My office went through the StrengthsFinder process earlier this year and “ideation” was one of my identified strengths. In the past when I’ve done similar things, in lieu of ideation I would draw the “creative” card. While my colleagues would nod in agreement, seeing it as a compliment, I’ve always been a bit suspicious of the description. What does creative mean and really, in practical terms, what is its value?
Before I go on I should point out that I love the idea of creativity in most aspects of my life. I like to paint, draw, write, garden, cook all things people generally think of as creative endeavours. Work in communications also requires creative components, and I believe in creativity’s role in enhancing everything from messages to services. My suspicion comes from the fact that I also know that if you are doing your job well, then it will be based in research and best practices. When those things are absent, the creative process can act as a blind or distraction rather than an enhancement. Making something that is poorly thought out or ill conceived look appealing or worst still, strategic, is a great way to build incompetency into your organization or project.
Doing a job well, any job, requires contemplation, research, planning and hard work. Talent can help, but without the other pieces it doesn’t go far. But when someone says, “your creative” I always get the impression that they think that is the whole process.
So is ideation any better as a descriptor? Perhaps. Without going into the full description, Gallop describes ideation this way, “People who are especially talented in the Ideation theme are fascinated by ideas. They are able to find connections between seemingly disparate phenomena.”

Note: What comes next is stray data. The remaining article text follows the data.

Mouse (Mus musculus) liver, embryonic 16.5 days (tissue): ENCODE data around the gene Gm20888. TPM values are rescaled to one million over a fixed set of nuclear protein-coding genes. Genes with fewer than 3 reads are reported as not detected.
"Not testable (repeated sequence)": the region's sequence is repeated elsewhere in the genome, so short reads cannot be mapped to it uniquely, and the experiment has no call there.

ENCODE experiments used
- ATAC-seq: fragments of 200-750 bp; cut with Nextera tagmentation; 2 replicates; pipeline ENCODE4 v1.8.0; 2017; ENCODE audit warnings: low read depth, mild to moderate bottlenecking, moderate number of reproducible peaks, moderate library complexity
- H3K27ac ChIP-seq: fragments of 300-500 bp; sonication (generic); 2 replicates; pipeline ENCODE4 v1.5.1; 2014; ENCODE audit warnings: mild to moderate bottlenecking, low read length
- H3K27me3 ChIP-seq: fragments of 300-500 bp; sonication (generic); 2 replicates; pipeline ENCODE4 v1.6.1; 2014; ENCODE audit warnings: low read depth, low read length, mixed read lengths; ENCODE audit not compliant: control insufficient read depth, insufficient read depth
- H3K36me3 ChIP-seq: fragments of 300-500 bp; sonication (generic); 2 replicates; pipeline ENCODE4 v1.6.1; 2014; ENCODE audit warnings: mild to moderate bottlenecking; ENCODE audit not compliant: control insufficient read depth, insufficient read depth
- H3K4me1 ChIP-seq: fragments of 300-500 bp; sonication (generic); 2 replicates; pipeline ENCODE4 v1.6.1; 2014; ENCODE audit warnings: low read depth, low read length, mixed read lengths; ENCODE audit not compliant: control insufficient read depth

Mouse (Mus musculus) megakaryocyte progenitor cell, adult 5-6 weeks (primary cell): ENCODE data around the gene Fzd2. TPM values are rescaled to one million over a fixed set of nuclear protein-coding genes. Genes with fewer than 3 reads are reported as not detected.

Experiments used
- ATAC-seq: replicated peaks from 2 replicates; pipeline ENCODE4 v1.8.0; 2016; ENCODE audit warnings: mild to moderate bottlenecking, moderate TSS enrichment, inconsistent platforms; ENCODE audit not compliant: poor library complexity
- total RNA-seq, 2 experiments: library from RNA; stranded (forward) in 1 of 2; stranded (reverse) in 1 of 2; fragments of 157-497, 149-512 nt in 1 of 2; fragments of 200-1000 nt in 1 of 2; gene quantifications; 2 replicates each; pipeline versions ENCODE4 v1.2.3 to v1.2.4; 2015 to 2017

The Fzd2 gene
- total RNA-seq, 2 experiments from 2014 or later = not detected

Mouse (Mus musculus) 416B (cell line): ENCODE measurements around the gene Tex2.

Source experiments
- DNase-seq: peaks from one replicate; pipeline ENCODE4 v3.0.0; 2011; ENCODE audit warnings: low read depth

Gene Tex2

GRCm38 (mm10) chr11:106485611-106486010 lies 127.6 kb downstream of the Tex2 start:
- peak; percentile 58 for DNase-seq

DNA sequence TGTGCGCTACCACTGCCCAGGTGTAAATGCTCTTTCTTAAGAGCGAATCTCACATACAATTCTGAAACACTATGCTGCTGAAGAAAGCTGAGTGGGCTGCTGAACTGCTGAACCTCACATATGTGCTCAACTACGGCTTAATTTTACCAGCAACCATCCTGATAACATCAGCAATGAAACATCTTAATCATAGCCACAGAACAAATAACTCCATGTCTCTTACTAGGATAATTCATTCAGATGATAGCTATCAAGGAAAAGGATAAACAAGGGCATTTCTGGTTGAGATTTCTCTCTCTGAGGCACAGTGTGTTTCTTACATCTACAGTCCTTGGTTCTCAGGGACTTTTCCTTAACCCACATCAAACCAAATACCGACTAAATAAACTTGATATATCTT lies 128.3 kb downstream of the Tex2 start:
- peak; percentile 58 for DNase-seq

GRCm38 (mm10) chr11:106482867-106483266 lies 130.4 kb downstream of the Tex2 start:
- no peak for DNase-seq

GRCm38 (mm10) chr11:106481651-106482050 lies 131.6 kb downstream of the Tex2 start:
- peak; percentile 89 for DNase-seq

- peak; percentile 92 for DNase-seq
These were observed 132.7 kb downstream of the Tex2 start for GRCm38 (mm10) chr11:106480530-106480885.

I have to admit, I love when small, seemingly inconsequential actions create big ripples. If you can figure out what small thing you need to do to make your big objectives line up, then you have a powerful tool. The Behavioural Insights Team from the UK, you may know them as the “Nudge Unit”, was created to explore just those things. Their research is focused on determining what little nudge is required to change behaviour. Some of their insights include.
- Wrapping presents nicely increases the likelihood of the gift being well received.
- A handwritten letter is more likely to get a response than a typed missive.
- While people like choice, the more options you give them, the less likely they are to make a choice.
Facts like these intrigue me. They remind me that sometimes solving problems is not about coming up with the most original thought, the most elaborate plan, but better understanding how things work and what motivates people. Ideation doesn’t assume anything about the nature of ideas. It acknowledges that ideas can be creative, simplistic, time tested and any number of other things. That has real appeal to me.
Like creativity, ideation without due diligence in research and methodology will not produce good results. Consider that what we call brainstorming sessions are ideation sessions. Research shows that they produce poorer results than if people try to think of new ideas on their own. There are a number of reasons for this:
- We tend towards consensus in group sessions and this means that most sessions develop variations on existing ideas rather than exploring new ones.
- Introverted participants are generally less vocal in these sessions which means part of the group is never really heard and
- We often go into sessions without research. Essentially we start from scratch.
Not all brainstorming sessions are created equal, but the general rules of engagement most people employ do not produce stellar results. So what works best, ideation or creativity? Or are they really just variations on a theme? Whatever your preferences, they both perform best when they are coupled with work, knowledge and strategic thinking.
What about you? What do you consider the pros and cons of creativity and ideation?